Eden Espinosa is green without envy 

Like the changing of the guard at Buckingham Palace, the handing off of the broom from one green girl to another is watched with great anticipation by the legions of fans of “Wicked,” the hit musical now in its second year at the Orpheum Theatre.

Defying gravity is nothing new for Eden Espinosa, who recently donned the pointed hat of Elphaba most recently worn by Teal Wicks.

The Anaheim native was part of the show’s debut in 2003, standing by for Idina Menzel’s Tony-winning turn in the same role.

In the intervening years, she’s played the part here, on Broadway and for an extended run in Los Angeles.

“Being a standby was an interesting perspective in the beginning,” she says, “because you were a part of the cast but you were also on the outside. So I got to watch how audiences grasped the story and connected to the characters.”

There’s no sense of what-if for Espinosa in reflecting on the success that came to Menzel in a role that she herself had to be prepared to play on a moment’s notice.

“It wasn’t my journey to take,” she says. “I knew I had my own show coming and I also had a very good grasp on the reality of what my job was at the time.”

Between stints in Oz, Espinosa starred in the Broadway musical “Brooklyn” and slipped into the role of Maureen — another Idina Menzel original — for the final hurrah of the 12-year run of “Rent,” which was captured for DVD release.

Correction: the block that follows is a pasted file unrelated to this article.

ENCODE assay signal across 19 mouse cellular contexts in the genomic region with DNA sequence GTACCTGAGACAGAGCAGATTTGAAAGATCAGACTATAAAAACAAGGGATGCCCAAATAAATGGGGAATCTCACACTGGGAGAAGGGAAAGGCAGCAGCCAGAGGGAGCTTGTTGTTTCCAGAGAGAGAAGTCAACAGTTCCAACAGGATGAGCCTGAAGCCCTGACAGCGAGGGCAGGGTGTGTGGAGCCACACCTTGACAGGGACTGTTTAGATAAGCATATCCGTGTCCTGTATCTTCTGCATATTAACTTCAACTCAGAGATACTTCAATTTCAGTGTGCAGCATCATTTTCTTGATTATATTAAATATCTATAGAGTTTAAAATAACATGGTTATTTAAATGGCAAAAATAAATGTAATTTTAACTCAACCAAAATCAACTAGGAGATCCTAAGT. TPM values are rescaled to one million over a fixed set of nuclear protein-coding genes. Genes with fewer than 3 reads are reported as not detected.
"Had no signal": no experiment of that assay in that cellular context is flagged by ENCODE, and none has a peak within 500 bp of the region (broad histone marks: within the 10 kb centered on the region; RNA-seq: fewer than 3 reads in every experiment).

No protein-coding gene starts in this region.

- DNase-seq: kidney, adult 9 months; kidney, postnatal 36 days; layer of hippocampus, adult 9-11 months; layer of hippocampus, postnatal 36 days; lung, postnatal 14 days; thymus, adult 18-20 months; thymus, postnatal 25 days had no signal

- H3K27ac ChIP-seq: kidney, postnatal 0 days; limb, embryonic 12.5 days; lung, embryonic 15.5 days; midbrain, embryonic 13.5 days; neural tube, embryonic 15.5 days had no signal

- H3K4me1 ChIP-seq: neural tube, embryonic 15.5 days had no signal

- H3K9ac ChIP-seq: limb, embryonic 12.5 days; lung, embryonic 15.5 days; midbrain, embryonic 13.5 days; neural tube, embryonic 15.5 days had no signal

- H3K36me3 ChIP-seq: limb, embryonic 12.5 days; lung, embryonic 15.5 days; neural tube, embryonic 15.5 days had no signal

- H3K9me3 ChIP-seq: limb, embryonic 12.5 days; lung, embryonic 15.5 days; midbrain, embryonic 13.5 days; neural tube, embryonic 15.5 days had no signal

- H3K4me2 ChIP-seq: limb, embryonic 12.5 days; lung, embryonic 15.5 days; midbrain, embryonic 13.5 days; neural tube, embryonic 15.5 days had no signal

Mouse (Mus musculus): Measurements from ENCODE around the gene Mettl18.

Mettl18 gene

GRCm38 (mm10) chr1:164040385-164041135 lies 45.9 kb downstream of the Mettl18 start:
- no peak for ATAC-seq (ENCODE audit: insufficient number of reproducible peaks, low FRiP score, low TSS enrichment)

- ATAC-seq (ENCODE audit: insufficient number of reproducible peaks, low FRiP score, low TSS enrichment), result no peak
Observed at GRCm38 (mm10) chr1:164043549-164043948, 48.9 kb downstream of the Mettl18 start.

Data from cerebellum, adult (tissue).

“It was amazing! Life changing!” she says of that experience. “‘Rent’ was the first show I really related to, and I auditioned for it 11 or 12 times between the ages of 19 and 21.”

“Wicked” has opened in London and Australia and has also been translated for German and Japanese productions.

Espinosa, who is Mexican-American and claims to only be semi-fluent in Spanish, seems genuinely surprised at the suggestion of performing a Latina Elphaba in a show that might be called “Travieso” or “Las Brujas de Oz.”

“That would be such an interesting thing! I never really thought about it,” she says, before adding, “I think though I’d be more interested in going to see it than to be a part of it. It should go to someone who is a native of wherever it is done. I would never want to take away a job from someone who has made a name and a career for themselves in their homeland.”


Presented by Best of Broadway

Where: Orpheum Theatre, 1192 Market St., San Francisco
When: 8 p.m. Tuesdays, Thursdays-Fridays; 2 and 8 p.m. Wednesdays and Saturdays; 2 p.m. Sundays; open-ended run
Tickets: $30 to $99
Contact: (415) 512-7770; www.shnsf.com

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Doug Graham

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